Eileen Donovan, an 89-year-old mother of seven living in a Boston suburb, loved watching her daughter teach class on Zoom during the coronavirus pandemic. She never imagined Zoom would be how her family eventually attended her funeral.
Donovan died of Parkinson’s disease on June 30, 2020, leaving behind her children, 10 grandchildren and six great-grandchildren. She always wanted a raucous Irish wake. But only five of her children plus some local family could be there in person, and no extended family or friends, due to coronavirus concerns. This was not the way they had expected to mourn.
For online attendees, the ceremony didn’t end with hugs or handshakes. It ended with a click on a red “leave meeting” button, appropriately named for business meetings, but not much else.
It’s the same button that Eileen Donovan-Kranz, Donovan’s daughter, clicks when she finishes an English lecture for her class of undergraduate students at Boston College. And it’s the same way she and I ended our conversation on an unseasonably warm November day: Donovan-Kranz sitting in front of a window in her dining room in Ayer, Mass., and me in my bedroom in Manhattan.
“I’m not going to hold the phone during my mother’s burial,” she remembers thinking. Just a little over a year ago, it would have seemed absurd to have to ask someone to hold up a smartphone so that others could “attend” such a personal event. Donovan-Kranz asked her daughter’s fiancé to do it.
The COVID-19 pandemic has profoundly changed the way people interact with each other and with technology. Screens were for reminiscing over cherished memories, like watching VHS tapes or, more recently, YouTube videos of weddings and birthdays that have already happened. But now, we’re not just watching memories. We’re creating them on screens in real time.
As social distancing measures forced everyone to stay indoors and interact online, multibillion-dollar industries have had to rapidly adjust to create experiences in a 2-D world. And although this concept of living our lives online — from mundane work calls to memorable weddings or concerts — seems novel, both scientists and science fiction writers have seen this reality coming for decades.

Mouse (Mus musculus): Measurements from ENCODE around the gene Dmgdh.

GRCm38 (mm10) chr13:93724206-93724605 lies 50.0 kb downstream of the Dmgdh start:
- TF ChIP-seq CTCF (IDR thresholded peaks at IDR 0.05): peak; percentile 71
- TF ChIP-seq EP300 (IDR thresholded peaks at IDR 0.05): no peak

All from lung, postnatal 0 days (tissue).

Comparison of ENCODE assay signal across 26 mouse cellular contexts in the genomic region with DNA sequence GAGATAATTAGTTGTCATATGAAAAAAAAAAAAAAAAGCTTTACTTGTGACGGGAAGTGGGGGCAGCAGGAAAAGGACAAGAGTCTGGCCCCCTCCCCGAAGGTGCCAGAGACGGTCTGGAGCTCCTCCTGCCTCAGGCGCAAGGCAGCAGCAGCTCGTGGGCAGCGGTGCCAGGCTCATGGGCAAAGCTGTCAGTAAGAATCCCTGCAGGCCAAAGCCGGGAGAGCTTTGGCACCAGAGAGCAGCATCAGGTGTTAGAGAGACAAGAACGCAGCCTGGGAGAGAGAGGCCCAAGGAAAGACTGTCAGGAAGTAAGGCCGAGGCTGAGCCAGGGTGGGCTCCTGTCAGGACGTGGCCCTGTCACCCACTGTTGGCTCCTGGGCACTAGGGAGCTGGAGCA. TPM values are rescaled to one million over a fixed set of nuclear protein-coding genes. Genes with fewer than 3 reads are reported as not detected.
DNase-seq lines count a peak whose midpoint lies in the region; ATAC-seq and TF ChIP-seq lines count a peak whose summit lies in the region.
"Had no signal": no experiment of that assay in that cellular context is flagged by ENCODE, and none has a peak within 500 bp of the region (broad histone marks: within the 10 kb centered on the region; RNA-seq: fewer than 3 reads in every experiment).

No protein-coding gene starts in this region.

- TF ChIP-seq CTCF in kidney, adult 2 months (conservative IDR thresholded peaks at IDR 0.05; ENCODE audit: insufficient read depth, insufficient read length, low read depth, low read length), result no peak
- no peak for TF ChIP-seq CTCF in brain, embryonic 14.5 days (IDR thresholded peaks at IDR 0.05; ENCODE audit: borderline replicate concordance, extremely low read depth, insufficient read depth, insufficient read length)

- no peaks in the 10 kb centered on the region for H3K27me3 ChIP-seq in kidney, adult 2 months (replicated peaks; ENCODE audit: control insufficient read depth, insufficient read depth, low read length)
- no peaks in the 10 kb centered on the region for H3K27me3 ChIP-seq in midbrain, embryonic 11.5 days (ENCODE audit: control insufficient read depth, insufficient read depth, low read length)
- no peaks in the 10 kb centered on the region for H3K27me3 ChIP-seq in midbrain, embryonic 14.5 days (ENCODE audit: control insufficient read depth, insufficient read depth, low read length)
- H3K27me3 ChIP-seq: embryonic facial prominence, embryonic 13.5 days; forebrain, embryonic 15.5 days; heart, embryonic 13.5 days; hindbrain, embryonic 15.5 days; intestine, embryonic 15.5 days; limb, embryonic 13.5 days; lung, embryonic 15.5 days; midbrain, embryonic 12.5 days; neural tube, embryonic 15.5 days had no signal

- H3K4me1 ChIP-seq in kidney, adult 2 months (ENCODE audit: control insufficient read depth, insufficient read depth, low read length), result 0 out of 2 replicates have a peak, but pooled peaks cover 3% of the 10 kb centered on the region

In David Foster Wallace’s 1996 novel Infinite Jest, videotelephony enjoys a brief but frenzied popularity in a future America. Entire industries emerge to address people’s self-consciousness on camera. But eventually, the industry collapses when people realize they prefer the familiar voice-only telephone.
Despite multiple efforts by inventors and entrepreneurs to convince us that videoconferencing had arrived, that reality didn’t play out. Time after time, people rejected it for the humble telephone or for other innovations like texting. But in 2020, live video meetings finally found their moment.
It took more than just a pandemic to get us here, some researchers say. Technological advances over the decades together with the ubiquity of the technology got everyone on board. But it wasn’t easy.
On June 30, 1970 — exactly half a century before Donovan’s death — AT&T launched what it called the nation’s first commercial videoconferencing service in Pittsburgh with a call from Peter Flaherty, the city’s mayor, to John Harper, chairman and CEO of Alcoa Corporation, one of the world’s largest producers of aluminum. Alcoa had already been using the Alcoa Picturephone Remote Information System for retrieving information from a database using buttons on a telephone. The data would be presented on the videophone display. This was before desktop computers were ubiquitous.